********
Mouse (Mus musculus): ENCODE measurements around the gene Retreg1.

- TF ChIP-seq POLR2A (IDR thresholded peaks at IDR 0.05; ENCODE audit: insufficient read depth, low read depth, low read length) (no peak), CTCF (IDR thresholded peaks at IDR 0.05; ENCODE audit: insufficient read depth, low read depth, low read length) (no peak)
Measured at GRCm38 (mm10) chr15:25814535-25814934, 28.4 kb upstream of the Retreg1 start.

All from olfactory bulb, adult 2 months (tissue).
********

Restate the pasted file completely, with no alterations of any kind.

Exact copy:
Mouse (Mus musculus): ENCODE measurements around the gene Retreg1.

- TF ChIP-seq POLR2A (IDR thresholded peaks at IDR 0.05; ENCODE audit: insufficient read depth, low read depth, low read length) (no peak), CTCF (IDR thresholded peaks at IDR 0.05; ENCODE audit: insufficient read depth, low read depth, low read length) (no peak)
Measured at GRCm38 (mm10) chr15:25814535-25814934, 28.4 kb upstream of the Retreg1 start.

All from olfactory bulb, adult 2 months (tissue).